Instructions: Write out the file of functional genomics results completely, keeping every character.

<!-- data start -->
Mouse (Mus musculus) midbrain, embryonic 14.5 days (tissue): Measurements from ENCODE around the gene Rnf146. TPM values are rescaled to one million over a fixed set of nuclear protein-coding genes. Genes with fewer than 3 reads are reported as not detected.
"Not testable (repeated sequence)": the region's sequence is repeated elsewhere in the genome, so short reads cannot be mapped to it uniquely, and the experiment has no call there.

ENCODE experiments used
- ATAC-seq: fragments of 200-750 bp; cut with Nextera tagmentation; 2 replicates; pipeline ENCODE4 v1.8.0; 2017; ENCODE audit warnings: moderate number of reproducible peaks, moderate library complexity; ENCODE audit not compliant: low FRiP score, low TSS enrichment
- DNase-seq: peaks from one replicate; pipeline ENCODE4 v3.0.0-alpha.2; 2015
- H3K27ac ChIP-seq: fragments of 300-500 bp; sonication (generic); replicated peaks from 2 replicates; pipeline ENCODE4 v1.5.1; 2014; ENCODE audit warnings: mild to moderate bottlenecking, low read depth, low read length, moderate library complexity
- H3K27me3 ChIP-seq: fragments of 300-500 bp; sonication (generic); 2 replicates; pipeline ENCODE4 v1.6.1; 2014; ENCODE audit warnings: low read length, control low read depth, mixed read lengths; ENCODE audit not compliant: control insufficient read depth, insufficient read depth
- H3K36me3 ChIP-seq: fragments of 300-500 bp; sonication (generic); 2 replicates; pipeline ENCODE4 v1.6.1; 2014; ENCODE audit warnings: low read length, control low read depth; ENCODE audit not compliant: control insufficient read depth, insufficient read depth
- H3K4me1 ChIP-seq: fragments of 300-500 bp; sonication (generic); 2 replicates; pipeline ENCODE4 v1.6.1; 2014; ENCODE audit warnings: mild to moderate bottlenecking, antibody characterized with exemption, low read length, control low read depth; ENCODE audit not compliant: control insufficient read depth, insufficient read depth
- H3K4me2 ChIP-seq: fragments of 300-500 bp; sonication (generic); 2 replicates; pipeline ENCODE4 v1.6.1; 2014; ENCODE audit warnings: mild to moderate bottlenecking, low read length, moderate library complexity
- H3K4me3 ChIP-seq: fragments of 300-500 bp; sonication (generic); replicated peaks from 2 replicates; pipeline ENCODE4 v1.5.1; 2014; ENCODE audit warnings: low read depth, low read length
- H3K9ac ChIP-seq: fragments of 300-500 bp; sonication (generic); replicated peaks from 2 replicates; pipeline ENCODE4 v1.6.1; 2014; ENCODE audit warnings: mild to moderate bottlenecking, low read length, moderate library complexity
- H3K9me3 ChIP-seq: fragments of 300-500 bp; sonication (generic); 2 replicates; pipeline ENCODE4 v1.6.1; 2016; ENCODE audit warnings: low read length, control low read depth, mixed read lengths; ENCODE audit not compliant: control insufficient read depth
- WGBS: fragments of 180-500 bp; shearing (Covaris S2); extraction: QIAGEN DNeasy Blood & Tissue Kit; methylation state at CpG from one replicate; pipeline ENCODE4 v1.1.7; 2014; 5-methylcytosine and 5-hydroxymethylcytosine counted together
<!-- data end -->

Mouse (Mus musculus) midbrain, embryonic 14.5 days (tissue): Measurements from ENCODE around the gene Rnf146. TPM values are rescaled to one million over a fixed set of nuclear protein-coding genes. Genes with fewer than 3 reads are reported as not detected.
"Not testable (repeated sequence)": the region's sequence is repeated elsewhere in the genome, so short reads cannot be mapped to it uniquely, and the experiment has no call there.

ENCODE experiments used
- ATAC-seq: fragments of 200-750 bp; cut with Nextera tagmentation; 2 replicates; pipeline ENCODE4 v1.8.0; 2017; ENCODE audit warnings: moderate number of reproducible peaks, moderate library complexity; ENCODE audit not compliant: low FRiP score, low TSS enrichment
- DNase-seq: peaks from one replicate; pipeline ENCODE4 v3.0.0-alpha.2; 2015
- H3K27ac ChIP-seq: fragments of 300-500 bp; sonication (generic); replicated peaks from 2 replicates; pipeline ENCODE4 v1.5.1; 2014; ENCODE audit warnings: mild to moderate bottlenecking, low read depth, low read length, moderate library complexity
- H3K27me3 ChIP-seq: fragments of 300-500 bp; sonication (generic); 2 replicates; pipeline ENCODE4 v1.6.1; 2014; ENCODE audit warnings: low read length, control low read depth, mixed read lengths; ENCODE audit not compliant: control insufficient read depth, insufficient read depth
- H3K36me3 ChIP-seq: fragments of 300-500 bp; sonication (generic); 2 replicates; pipeline ENCODE4 v1.6.1; 2014; ENCODE audit warnings: low read length, control low read depth; ENCODE audit not compliant: control insufficient read depth, insufficient read depth
- H3K4me1 ChIP-seq: fragments of 300-500 bp; sonication (generic); 2 replicates; pipeline ENCODE4 v1.6.1; 2014; ENCODE audit warnings: mild to moderate bottlenecking, antibody characterized with exemption, low read length, control low read depth; ENCODE audit not compliant: control insufficient read depth, insufficient read depth
- H3K4me2 ChIP-seq: fragments of 300-500 bp; sonication (generic); 2 replicates; pipeline ENCODE4 v1.6.1; 2014; ENCODE audit warnings: mild to moderate bottlenecking, low read length, moderate library complexity
- H3K4me3 ChIP-seq: fragments of 300-500 bp; sonication (generic); replicated peaks from 2 replicates; pipeline ENCODE4 v1.5.1; 2014; ENCODE audit warnings: low read depth, low read length
- H3K9ac ChIP-seq: fragments of 300-500 bp; sonication (generic); replicated peaks from 2 replicates; pipeline ENCODE4 v1.6.1; 2014; ENCODE audit warnings: mild to moderate bottlenecking, low read length, moderate library complexity
- H3K9me3 ChIP-seq: fragments of 300-500 bp; sonication (generic); 2 replicates; pipeline ENCODE4 v1.6.1; 2016; ENCODE audit warnings: low read length, control low read depth, mixed read lengths; ENCODE audit not compliant: control insufficient read depth
- WGBS: fragments of 180-500 bp; shearing (Covaris S2); extraction: QIAGEN DNeasy Blood & Tissue Kit; methylation state at CpG from one replicate; pipeline ENCODE4 v1.1.7; 2014; 5-methylcytosine and 5-hydroxymethylcytosine counted together